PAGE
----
It’s worth noting that I didn’t conduct my Dry Eye Awareness Month campaigns in isolation. Throughout the year, I spread the word about the condition by participating in local health fairs, inviting colleagues to shadow our practice, and sponsoring corporate lunch and learns.

New cases of dry eye arise every day. To capture the opportunity to help these patients, we need to make an ongoing effort to keep the lines of communication open.

Generating win-win results

I believe the main reason for the success of my Dry Eye Awareness Month campaigns is their relatability: Both the rewards program and the patient testimonials inspire readers to reflect on their own experiences with eye health.

In one post that I shared across social media forums, a college senior recalled the DED that made it uncomfortable for him to look at a computer screen, nearly ending his dream of becoming a software engineer.

During his first visit to my office, I treated the student with OptiLight Intense Pulsed Light (Lumenis), iLux 2 MGD Thermal Pulsation (Alcon), and microblepharoexfoliation with ZEST. Even before his second appointment, he was able to report to viewers that his condition had improved by 80%.

My practice has helped others with experiences just as dramatic: a mother who couldn’t watch movies with her child due to evening eye discomfort and people with light sensitivity so severe that they couldn’t drive and wore sunglasses into my office.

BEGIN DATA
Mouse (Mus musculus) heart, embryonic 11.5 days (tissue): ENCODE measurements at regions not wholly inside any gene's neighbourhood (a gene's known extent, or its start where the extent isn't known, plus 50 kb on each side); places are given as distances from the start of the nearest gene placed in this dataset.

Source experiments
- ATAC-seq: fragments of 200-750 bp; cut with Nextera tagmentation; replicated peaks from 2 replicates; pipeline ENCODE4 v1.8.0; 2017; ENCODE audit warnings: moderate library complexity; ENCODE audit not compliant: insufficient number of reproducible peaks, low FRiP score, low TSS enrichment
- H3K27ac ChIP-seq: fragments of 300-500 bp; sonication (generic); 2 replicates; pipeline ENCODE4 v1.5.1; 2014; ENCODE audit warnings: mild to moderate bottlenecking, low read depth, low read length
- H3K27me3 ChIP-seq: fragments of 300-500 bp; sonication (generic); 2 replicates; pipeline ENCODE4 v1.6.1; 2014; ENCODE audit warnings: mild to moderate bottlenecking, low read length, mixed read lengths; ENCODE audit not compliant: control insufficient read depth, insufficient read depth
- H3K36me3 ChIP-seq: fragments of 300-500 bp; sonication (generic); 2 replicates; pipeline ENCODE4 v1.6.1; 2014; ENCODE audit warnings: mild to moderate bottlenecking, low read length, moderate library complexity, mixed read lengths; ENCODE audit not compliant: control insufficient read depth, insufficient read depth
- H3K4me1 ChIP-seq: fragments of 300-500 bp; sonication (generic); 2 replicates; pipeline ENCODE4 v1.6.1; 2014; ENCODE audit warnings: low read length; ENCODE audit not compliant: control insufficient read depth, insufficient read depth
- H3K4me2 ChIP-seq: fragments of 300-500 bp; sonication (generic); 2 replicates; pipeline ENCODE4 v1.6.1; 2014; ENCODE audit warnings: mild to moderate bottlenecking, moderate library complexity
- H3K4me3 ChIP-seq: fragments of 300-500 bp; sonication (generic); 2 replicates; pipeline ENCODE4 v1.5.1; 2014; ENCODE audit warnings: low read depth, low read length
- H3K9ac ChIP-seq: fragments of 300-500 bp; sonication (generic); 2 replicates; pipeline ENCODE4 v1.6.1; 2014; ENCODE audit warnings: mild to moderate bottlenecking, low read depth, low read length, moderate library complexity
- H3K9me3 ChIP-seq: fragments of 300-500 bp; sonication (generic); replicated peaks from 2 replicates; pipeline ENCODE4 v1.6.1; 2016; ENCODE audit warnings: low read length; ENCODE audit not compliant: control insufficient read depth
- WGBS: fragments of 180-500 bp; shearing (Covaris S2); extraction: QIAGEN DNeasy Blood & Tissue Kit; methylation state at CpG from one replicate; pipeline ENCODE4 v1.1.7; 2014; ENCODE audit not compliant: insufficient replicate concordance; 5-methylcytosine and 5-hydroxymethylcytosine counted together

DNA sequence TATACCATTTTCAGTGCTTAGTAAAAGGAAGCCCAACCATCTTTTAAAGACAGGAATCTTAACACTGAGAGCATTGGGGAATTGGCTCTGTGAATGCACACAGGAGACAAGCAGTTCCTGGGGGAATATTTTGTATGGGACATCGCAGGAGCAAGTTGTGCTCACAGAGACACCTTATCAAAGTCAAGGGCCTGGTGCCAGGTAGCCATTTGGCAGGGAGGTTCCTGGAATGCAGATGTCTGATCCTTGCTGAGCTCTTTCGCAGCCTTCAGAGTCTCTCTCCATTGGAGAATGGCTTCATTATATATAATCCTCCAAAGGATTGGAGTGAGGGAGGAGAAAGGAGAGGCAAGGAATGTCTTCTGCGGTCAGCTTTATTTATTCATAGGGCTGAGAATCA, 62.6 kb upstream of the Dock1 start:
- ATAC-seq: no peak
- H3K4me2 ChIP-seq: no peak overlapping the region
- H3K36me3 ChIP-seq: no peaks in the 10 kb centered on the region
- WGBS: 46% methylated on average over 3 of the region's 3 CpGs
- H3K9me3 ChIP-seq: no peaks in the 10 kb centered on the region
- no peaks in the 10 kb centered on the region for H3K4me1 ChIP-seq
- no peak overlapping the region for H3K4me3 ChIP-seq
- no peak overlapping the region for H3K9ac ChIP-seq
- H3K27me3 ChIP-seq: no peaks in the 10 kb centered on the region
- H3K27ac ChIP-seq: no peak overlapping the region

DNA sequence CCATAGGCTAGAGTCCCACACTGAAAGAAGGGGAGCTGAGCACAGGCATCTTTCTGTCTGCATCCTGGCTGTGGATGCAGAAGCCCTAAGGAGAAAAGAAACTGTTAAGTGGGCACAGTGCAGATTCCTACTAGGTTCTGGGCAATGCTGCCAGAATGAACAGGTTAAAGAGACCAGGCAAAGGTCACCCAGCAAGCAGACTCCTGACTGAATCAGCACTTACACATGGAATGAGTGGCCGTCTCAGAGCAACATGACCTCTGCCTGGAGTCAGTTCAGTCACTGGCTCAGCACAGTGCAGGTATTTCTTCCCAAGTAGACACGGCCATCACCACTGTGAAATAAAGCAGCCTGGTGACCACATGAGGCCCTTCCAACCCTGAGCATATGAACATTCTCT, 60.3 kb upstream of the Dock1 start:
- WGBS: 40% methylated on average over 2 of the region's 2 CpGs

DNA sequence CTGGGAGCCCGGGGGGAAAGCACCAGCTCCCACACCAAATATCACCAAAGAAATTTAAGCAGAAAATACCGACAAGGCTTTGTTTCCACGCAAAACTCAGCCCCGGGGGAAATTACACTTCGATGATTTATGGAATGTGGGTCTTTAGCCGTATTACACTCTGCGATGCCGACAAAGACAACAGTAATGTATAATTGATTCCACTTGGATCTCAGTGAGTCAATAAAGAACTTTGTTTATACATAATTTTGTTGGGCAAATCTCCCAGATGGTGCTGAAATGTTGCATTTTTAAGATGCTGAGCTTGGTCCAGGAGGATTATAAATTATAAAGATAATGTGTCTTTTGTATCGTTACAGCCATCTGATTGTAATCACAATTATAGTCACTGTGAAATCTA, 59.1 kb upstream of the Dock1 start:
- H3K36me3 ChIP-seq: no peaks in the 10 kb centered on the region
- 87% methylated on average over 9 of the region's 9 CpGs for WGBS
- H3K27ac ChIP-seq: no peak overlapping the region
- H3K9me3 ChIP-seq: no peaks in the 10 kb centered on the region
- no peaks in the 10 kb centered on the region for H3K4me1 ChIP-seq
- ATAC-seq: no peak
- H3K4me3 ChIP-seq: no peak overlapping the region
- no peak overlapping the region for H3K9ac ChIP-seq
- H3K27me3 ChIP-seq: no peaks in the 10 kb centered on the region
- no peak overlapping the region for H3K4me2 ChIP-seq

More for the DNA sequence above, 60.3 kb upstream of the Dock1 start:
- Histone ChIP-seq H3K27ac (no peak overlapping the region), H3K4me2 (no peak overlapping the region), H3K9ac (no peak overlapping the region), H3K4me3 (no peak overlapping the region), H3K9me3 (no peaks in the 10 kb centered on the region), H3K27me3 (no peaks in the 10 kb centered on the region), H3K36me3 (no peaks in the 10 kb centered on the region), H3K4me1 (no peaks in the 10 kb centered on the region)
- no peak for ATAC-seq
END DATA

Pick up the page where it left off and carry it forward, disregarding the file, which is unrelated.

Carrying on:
Employing such stories to capture our audience’s attention gave us a chance to explain why we can confidently pledge to be the ultimate destination for long-term dry eye relief—even for patients who have visited multiple practices in the past without success.

With that communication established, I was able to convey information about dry eye care in more detail. My threefold goals were to ensure that:

  • Patients understood the causes of dry eye, including environmental conditions such as low humidity, windiness, and pollution; intrinsic or medically induced hormonal fluctuations; extended screen time; or issues related to cosmetics, contact lens wear, sleep, diet, stress or exercise.
  • Patients could identify dry eye, rather than shrugging off symptoms such as blurry vision, red eyes, eye fatigue, styes or discomfort with contact lenses—or confusing them with other conditions.